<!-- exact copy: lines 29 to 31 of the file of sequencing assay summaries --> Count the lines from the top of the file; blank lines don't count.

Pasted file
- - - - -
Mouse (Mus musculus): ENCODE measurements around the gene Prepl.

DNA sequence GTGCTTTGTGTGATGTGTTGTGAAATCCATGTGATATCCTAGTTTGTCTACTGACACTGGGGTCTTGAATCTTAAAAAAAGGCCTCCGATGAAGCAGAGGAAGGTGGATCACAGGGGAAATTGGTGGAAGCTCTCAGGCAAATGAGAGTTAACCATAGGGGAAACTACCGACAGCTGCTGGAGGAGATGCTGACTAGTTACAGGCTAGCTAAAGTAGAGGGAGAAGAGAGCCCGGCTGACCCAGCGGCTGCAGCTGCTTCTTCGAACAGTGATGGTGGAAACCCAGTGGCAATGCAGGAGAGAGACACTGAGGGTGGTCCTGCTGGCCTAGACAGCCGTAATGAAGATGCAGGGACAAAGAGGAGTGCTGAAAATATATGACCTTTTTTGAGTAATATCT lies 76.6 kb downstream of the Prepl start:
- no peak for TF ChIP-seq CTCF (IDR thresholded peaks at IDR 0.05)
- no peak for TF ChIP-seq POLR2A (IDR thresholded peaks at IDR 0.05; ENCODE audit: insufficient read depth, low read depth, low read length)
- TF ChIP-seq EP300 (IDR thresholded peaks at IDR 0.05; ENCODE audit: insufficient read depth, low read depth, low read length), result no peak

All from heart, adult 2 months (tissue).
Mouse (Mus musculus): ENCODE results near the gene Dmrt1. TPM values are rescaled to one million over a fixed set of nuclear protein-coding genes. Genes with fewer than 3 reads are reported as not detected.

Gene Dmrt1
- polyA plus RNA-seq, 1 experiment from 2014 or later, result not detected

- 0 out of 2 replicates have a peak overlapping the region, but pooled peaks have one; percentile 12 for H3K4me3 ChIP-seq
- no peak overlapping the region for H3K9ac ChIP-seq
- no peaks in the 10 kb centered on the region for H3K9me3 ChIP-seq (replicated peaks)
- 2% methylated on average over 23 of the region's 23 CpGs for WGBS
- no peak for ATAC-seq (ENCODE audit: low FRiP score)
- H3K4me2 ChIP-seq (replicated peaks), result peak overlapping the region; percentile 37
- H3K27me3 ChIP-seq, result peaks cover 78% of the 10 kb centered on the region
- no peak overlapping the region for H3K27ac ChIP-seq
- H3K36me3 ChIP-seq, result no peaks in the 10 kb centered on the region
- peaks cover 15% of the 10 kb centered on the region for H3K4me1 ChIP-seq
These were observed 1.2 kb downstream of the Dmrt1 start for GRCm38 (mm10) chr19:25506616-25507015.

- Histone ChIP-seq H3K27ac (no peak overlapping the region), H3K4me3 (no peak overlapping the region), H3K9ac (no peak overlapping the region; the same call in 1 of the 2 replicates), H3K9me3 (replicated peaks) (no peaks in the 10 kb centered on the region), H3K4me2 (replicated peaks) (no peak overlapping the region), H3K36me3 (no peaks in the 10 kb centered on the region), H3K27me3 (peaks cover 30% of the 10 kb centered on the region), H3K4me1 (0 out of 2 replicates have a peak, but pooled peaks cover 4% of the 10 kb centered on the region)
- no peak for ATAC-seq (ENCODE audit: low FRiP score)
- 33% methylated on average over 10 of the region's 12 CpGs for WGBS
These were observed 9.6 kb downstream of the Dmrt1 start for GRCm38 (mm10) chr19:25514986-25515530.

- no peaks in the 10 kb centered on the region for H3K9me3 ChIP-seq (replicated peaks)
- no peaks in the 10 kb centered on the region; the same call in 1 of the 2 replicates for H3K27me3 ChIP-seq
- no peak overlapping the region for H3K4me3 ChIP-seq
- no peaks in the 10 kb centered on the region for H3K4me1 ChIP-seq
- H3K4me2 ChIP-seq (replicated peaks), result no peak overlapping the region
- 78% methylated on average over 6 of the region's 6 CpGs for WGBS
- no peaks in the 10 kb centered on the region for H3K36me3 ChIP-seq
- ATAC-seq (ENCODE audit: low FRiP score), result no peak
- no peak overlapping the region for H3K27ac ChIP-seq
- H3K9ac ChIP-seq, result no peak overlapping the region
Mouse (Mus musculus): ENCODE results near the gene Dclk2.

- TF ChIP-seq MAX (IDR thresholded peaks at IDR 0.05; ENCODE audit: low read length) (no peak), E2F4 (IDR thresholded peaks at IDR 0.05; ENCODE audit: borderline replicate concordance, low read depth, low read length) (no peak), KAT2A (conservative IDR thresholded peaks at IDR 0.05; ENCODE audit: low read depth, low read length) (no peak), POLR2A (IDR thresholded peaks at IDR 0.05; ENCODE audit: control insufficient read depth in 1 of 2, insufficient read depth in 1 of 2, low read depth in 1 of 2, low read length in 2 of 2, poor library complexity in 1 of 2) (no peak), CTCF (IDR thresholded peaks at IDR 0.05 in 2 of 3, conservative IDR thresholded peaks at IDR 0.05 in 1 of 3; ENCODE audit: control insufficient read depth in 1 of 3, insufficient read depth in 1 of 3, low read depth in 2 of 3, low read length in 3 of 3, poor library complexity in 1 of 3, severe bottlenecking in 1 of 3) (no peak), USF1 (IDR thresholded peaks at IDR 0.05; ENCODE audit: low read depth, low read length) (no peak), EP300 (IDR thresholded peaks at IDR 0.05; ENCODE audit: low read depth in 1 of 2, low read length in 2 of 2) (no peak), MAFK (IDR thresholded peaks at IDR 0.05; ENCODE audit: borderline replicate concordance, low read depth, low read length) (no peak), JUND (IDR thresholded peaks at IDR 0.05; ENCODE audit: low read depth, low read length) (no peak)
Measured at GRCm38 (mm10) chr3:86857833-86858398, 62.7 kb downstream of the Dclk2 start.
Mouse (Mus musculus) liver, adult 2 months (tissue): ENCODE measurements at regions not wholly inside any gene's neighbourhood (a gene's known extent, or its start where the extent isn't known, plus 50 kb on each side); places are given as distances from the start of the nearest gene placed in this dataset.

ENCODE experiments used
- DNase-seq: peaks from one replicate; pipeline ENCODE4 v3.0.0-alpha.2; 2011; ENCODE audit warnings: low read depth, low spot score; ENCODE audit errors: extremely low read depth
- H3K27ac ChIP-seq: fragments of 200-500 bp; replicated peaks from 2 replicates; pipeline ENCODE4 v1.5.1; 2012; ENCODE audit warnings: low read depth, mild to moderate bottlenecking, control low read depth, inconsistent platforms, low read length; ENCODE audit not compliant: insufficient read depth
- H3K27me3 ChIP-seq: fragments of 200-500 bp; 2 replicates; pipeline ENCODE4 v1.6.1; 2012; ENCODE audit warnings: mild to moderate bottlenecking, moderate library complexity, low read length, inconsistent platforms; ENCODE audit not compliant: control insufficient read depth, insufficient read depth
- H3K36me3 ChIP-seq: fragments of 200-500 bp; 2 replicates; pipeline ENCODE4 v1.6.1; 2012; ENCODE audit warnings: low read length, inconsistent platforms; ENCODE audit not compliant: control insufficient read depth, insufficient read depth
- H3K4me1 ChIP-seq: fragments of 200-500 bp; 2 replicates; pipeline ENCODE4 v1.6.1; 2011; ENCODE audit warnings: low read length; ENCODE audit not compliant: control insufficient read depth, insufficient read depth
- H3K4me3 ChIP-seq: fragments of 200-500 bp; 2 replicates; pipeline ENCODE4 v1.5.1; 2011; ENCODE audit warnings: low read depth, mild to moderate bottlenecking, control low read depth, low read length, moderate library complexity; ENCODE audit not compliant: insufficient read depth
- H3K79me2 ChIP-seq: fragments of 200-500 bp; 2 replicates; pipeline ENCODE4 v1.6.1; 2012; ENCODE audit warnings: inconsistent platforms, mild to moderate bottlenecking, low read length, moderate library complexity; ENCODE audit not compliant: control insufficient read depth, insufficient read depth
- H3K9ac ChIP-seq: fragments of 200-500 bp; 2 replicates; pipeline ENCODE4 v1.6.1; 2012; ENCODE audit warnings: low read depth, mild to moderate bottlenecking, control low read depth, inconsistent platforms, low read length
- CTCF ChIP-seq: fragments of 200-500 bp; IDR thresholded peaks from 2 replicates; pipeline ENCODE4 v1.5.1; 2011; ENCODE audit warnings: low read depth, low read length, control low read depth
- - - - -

- H3K4me2 ChIP-seq (replicated peaks), result no peak overlapping the region
- 78% methylated on average over 6 of the region's 6 CpGs for WGBS
- no peaks in the 10 kb centered on the region for H3K36me3 ChIP-seq